Inkaar loses the plot (Movie review)

Sudhir Mishra is highly distinguished for directing critically acclaimed movies. His movies speak of his work, especially when we talk about directorial marvels like Jane bhi do yaroon, Hazaron Khwaishein aisi, Dharavi and Chameli.

All his movies carry a dash of grey and the climax completely contests the initial part of the movie; a revelation worth waiting for. The non-fussy movie making style could very well be termed as Mishra’s trademark.

This time around the avant-garde showman takes up the issue of sexual pestering in the workplaces with the latest Bollywood flick; Inkaar. The movie is based on a sexually-volatile concept and the promos assured a lot in terms of entertainment. The central argument revolves around the famous squabble “Men are from Mars and women from Venus”.

The movie involves lots of brainstorming and those planning to spend their weekend with an entertainment packed masala flick should drop all such thoughts at the earliest.

Arjun Rampal plays Rahul Verma, CEO of a top notch advertising firm in Mumbai. He renders a courteous personality. Maya Luthra (Chitrangada Singh) is portrayed as a real independent modern woman with a zeal to succeed in life.

She experiences a dazzling rise from a copywriter to National Executive Director of the company with backing from Rahul, who poaches her from the rival agency and spruces her in all the nuances associated with the job.

 Both of them get involved in an affair, though no other word could adequately describe their overly platonic relationship. The storyline meets the twist when Maya Luthra accuses Rahul of sexual-exploitation. He rebuffs the charges and a committee is appointed to explore the truth. The narrative oscillates between flashbacks and the current storyline. New multi-faceted equations surface as the investigation unfolds.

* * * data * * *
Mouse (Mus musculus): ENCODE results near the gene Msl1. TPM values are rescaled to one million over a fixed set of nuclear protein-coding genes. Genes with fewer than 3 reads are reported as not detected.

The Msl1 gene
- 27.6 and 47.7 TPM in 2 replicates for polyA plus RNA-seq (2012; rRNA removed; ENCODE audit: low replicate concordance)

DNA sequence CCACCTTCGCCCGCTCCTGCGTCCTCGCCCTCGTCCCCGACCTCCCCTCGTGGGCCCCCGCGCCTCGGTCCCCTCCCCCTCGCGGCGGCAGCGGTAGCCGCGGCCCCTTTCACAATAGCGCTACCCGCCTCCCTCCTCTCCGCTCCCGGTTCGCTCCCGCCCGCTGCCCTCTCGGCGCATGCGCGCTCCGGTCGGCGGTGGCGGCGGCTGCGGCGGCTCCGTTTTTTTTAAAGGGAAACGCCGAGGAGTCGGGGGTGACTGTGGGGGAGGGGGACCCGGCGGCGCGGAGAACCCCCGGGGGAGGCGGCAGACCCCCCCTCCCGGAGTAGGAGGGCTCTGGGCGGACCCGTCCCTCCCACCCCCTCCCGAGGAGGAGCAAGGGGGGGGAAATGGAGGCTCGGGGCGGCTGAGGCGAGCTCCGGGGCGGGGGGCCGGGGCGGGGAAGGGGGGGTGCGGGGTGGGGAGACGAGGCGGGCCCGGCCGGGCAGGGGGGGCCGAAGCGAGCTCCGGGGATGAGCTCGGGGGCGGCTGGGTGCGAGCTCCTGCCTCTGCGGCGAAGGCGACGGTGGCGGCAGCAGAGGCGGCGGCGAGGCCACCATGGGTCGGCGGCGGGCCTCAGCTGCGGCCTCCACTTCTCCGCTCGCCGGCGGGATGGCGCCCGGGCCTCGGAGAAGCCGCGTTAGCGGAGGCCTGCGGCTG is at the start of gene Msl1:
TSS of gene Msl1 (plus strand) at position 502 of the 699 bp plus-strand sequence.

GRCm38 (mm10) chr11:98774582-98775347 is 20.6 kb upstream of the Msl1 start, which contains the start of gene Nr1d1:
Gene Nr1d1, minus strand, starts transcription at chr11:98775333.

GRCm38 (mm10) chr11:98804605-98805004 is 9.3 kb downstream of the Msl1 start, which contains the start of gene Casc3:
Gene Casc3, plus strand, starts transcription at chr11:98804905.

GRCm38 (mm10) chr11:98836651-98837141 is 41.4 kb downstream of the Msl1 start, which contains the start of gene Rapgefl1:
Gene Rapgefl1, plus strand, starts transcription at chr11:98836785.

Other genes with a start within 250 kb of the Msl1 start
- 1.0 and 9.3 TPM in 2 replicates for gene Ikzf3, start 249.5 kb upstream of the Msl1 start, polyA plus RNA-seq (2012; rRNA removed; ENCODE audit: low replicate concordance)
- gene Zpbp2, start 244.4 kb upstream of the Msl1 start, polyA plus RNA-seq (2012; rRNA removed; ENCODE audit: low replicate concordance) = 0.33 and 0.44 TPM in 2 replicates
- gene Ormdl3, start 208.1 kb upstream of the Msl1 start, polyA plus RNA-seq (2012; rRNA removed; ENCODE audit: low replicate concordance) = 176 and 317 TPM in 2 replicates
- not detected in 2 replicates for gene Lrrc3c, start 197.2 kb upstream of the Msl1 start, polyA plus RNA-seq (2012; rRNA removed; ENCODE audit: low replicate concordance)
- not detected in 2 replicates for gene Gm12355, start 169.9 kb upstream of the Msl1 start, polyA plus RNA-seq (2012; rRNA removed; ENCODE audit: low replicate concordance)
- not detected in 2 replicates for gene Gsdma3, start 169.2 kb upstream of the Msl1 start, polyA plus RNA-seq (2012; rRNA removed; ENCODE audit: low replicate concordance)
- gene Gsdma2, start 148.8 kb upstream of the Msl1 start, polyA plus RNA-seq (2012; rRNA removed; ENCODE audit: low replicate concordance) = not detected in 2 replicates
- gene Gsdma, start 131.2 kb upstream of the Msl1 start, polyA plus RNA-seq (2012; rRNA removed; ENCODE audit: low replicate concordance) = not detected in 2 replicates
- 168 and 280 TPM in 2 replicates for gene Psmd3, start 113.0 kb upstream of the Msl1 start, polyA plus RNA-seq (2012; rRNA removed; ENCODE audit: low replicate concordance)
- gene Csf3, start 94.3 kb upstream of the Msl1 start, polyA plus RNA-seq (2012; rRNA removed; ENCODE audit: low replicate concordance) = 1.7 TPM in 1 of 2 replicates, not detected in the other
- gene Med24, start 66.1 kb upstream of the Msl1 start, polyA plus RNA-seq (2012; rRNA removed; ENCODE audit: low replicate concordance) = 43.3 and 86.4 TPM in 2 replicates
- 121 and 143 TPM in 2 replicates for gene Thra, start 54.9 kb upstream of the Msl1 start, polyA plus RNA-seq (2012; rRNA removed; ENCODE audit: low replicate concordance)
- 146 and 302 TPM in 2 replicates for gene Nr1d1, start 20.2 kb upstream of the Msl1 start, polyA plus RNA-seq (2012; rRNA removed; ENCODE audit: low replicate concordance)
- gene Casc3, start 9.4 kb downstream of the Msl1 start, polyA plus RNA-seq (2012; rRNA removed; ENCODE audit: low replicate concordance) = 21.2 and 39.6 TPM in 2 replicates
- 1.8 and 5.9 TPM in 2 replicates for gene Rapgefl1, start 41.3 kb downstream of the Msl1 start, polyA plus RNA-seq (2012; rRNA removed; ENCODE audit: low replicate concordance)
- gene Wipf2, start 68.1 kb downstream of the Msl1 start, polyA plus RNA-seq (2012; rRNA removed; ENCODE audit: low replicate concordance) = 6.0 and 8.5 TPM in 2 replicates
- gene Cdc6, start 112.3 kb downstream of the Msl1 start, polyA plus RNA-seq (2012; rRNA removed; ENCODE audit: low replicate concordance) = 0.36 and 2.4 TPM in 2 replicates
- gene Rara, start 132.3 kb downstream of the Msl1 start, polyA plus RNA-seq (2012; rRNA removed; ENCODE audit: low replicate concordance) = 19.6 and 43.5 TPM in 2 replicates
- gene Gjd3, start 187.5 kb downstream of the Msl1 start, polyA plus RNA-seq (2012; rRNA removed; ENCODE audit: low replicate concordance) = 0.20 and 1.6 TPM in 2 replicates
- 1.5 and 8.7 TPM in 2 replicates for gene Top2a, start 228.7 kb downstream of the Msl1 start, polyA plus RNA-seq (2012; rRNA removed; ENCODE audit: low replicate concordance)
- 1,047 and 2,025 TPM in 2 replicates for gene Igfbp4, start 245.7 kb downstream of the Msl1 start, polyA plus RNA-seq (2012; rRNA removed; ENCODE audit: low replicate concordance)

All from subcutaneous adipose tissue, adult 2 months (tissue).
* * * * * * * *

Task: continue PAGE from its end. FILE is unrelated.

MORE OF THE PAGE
Arjun Rampal tries to bring in much needed charm to ease into the character but it becomes too much on the platter for him, ultimately. Eccentrically, it is the overly hyped and Mishra’s preferred Chitrangada Singh who seems to be totally out of sorts in the movie.

The uncertainty of the details that surface out during the interrogative sessions completely trespasses any sort of judgment taking shape within the audience. In short, the movie gyrates about everything except the storyline.

Shantnu Moitra’s tunes are hummable but could not grip the audience in the vein of his past electric compositions.

Arjun Rampal’s last movie Azab Gazab Love was  a box office washout. Wheresas, Chitrgandha Singh was recently seen in I, Me aur Hum, another dud at the box-office window but a lot more was expected from the lead pair and surely the director with the caliber of Sudhir Mishra.

Though, the movie did promise some revival in between but derails completely towards the end and messes up everything. Instead of illuminating the opaque nature of the ever present issue of gender discrimination in our society that needed touch of compassion and sensitivity, the movie dresses it up with a jovial touch with several bloopers in the script.

The movie entices “inkaar” from the most but worth a watch once especially if you are a die-hard Arjun Rampal fan. In short, substandard products arrive in lavish packages.

** The movie gets 2 stars on the rate of 5 from Hillpost.

A mechanical engineering graduate with a post graduation in marketing and sales, Ashish has combined professional experience of more than 4 years. Ashish is a great fan of Martin Scorsese. He loves to write poetry in his spare time. He lives in Shimla.

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